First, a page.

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Brazil’s CBDC pilot can freeze, drain accounts

Brazil's CBDC pilot can freeze and drain accounts

An expert has discovered that Brazil’s central bank would have the power to block, drain, freeze, and change balances in users’ CBDC accounts.

Brazil’s CBDC pilot can freeze and drain accounts. Brazilian authorities are developing the digital Real as a pilot project, and its functions still need to be determined. A critical new finding in the code of Brazil’s central bank digital currency (CBDC) pilot system has prompted some questions and concerns about financial privacy.

Pedro Magalhães, a Blockchain developer and founder of technology consulting firm Iora Labs, claims to have discovered functions in the CBDC code that would allow the Brazilian authority to change users’ accounts. The developer shared his findings through various social media channels shortly after the Central Bank of Brazil uploaded a collection of documents related to the CBDC, also called Real Digital, to the Banco Central do Brasil GitHub repository. The repository contains information needed by participants in the pilot program while allowing for public system audits.

Magalhães, who also published an article in Brazilian media outlet Portal do Bitcoin detailing the revelations, claimed to have “reverse engineered” the open source code of the digital Real, finding that functions include freezing and draining funds from an address at the authority’s discretion.

Significant findings in the Digital Real code 

The report lists over a dozen functions, including the ability to freeze and unfreeze accounts, increase and decrease balances, deactivate and activate accounts, move balances from one address to another, pause and resume transactions, and create or burn (destroy) coins from any address.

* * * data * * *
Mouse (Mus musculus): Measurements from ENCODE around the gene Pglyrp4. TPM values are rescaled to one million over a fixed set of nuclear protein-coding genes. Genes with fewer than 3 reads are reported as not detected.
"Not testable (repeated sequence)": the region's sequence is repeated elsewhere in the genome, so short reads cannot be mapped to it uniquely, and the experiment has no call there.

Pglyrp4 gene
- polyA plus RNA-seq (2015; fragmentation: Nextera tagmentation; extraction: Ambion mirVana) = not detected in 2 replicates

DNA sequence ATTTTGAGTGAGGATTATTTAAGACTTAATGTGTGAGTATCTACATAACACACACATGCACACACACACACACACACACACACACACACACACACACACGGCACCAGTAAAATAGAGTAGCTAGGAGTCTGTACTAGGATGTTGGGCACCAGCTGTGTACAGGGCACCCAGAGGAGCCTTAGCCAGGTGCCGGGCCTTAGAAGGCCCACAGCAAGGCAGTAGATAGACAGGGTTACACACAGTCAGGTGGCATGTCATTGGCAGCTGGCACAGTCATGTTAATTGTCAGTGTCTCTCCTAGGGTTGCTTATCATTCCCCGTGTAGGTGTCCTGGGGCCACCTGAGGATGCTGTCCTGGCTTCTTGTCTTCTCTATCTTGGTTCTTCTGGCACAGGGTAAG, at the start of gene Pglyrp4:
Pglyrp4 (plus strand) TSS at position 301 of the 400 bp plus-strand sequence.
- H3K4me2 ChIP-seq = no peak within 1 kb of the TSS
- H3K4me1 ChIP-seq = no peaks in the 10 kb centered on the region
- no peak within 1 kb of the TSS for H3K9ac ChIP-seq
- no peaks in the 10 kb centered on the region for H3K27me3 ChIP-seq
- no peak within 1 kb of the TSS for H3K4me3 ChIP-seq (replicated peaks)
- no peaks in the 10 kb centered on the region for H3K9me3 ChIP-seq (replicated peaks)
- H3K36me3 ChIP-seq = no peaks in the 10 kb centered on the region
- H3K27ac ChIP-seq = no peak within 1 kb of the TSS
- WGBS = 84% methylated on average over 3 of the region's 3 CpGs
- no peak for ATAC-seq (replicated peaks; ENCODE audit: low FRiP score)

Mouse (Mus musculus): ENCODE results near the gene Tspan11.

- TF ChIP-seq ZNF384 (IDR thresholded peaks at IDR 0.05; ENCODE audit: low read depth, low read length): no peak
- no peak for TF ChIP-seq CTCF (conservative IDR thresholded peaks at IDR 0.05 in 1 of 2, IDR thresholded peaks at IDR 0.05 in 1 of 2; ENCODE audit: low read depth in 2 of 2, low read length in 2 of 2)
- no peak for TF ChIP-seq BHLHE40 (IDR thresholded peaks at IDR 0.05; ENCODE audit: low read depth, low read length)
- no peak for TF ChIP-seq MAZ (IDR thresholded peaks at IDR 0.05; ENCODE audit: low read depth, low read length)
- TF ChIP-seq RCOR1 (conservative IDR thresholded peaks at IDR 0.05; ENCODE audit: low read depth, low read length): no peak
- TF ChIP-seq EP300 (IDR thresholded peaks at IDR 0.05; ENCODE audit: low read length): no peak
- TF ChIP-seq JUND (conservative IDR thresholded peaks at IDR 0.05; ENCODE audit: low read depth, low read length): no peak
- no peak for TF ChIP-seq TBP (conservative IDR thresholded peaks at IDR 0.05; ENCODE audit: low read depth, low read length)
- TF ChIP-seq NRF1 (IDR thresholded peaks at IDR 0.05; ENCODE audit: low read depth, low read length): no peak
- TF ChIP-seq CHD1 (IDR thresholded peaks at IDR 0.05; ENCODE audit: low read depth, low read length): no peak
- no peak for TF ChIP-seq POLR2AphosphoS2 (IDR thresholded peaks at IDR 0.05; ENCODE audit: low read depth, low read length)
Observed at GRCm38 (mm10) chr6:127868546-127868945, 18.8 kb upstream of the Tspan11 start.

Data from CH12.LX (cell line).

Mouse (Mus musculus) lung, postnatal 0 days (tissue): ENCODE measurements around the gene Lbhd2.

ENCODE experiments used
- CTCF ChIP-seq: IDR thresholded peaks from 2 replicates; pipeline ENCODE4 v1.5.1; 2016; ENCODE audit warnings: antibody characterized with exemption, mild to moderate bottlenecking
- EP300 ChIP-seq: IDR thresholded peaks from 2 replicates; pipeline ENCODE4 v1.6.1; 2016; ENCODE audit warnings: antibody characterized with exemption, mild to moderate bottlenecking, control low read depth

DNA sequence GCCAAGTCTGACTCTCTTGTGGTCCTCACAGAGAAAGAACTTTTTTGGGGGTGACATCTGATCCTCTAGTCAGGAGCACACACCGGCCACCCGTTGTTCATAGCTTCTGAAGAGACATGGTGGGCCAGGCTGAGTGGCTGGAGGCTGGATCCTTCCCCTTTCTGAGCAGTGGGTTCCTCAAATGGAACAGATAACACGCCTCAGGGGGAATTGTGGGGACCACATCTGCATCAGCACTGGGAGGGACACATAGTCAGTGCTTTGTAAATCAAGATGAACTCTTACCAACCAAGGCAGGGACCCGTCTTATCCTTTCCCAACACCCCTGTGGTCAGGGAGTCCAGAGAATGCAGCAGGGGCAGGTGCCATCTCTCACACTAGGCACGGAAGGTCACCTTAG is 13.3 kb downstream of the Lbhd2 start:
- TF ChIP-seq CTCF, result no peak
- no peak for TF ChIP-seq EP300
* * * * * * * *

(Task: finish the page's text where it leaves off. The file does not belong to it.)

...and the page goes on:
“Any entity authorized by the Central Bank can execute these functions through another function (also present in the source code), called Access Control,” Magalhães explained in the note to Portal do Bitcoin.

“They can also use the functions in the main network, which is the system that everyone will use daily and created using Hyperledger Besu technology to build this network,” he added.

Brazil’s monetary authority has previously indicated they intend to use the CBDC pilot project only in a test environment. Authors could modify many of these functions later should they proceed with the project. Magalhães said that it is “likely” that the central bank will retain these functions for secured lending and other decentralized finance-based (DeFi) transactions. However, in his view, the problem lies in the code’s lack of specificity about the circumstances under which someone could freeze the accounts and the power to execute such functions. 

“It is one thing to agree on a transaction and execute a DeFi transaction involving different blockchains. It is another thing entirely for an institution to be able to freeze the balance on its initiative, which is precisely how they have developed smart contracts.”

The expert also considered that the population should publicly expose and discuss these aspects of the system, something that “has not yet been done,” as he commented to that newspaper. He also noted that several of these functions have a counterpart in existing Brazilian Central Bank payment systems such as SPB and Pix.

Brazil moves forward with CBDC testing

Magalhães made the discovery thanks to his expertise in Solidity. Brazil’s authority uses the programming language to develop the digital Real. He did so through Application Binary Interface (ABI), which is “basically a way to interact with smart contracts in Ethereum. It’s like a manual that says how to read and write the contract.”

The digital pilot runs on Hyperledger Besu, a privately operated Ethereum Virtual Machine (EVM) compatible blockchain. Although according to reports, the authority plans to build its own Layer 1 Blockchain network for the final project. The developer has already provided feedback on the project on the Iora Labs GitHub repository.

The Central Bank of Brazil began its CBDC pilot program this year in partnership with 14 financial institutions, including Bradesco, Nubank, Itaú, and, most recently, Bitcoin Market. There is no date yet for an official public launch of the system. The authority has indicated that it plans to continue testing before taking steps in that direction. As more nations explore their digital currencies, concerns have emerged about CBDCs’ ability to invade privacy and infringe on people’s financial freedom.

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